The Killer Whale’s Penis
What does the killer whale
with his six-foot-long penis out
think will happen
when he drapes it
over another male’s back?
They don’t have hands,
the naturalist says.
The killer whale’s penis is pink
and prehensile, wandering.
The young males wrestle and slap the water.
Walt Whitman’s lusty singing,
Lil’ Wayne’s nasal giggling,
the killer whale thinks about these things.
The killer whale isn’t even actually a whale
but you already knew that
when you saw him roiling
at Sea World.
He rolls over the way he was trained
for snacks and a hand job.
We have all seen our share of heartbreaking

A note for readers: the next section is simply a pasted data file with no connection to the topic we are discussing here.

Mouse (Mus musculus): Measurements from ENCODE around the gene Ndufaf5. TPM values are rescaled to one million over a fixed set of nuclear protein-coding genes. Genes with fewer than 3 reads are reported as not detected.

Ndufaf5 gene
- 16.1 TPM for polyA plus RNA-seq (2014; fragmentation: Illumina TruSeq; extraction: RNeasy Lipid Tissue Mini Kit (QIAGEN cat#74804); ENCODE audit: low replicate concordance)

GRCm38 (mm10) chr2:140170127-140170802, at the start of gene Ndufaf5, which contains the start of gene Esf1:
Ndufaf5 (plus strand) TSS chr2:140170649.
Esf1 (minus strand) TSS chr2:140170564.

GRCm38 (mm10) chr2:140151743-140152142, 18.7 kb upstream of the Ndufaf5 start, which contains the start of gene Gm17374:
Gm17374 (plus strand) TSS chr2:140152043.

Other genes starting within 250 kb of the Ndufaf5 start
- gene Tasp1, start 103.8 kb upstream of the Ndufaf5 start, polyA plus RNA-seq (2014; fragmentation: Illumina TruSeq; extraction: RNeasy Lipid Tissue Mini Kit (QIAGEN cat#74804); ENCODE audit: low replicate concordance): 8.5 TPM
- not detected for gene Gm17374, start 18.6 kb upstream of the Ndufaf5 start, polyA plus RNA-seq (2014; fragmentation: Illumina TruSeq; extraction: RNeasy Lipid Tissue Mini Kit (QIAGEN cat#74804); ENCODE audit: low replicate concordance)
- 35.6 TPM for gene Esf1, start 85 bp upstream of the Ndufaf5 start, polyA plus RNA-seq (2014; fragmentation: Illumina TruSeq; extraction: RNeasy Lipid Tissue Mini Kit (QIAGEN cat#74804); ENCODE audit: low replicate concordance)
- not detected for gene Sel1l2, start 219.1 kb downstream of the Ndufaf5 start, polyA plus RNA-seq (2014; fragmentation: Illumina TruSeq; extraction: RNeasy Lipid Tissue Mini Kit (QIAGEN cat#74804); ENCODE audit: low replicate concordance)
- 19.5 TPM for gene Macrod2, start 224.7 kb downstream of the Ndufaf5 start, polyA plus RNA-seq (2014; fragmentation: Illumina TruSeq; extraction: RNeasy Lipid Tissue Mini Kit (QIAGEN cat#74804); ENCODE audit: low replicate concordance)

ejaculations, but this —
Let us leave the poem
with an image of vigor.
Let us leave the young males
in the wild: watch them hurl
their bodies up into the air.
Later, they return to their mom’s house
to babysit their younger siblings.
Late at night in front of the television,
the killer whale’s penis is out.
He is young and not ready for breeding.
In the cold blue light an old female
takes him inside her. They rub
and push against each other.
He keeps one eye
on the tv.
Which is not to say he didn’t enjoy it.
From such large brains
comes a variety of appetites.
Rachel Kessler is cofounder of poetry performance collaborations The Typing Explosion and Vis-à-Vis Society. Her work appears in The Stranger, Narrative Magazine, Tin House, Poetry Northwest, and public restrooms throughout Washington State.
The Poetry Section is edited by Mark Bibbins.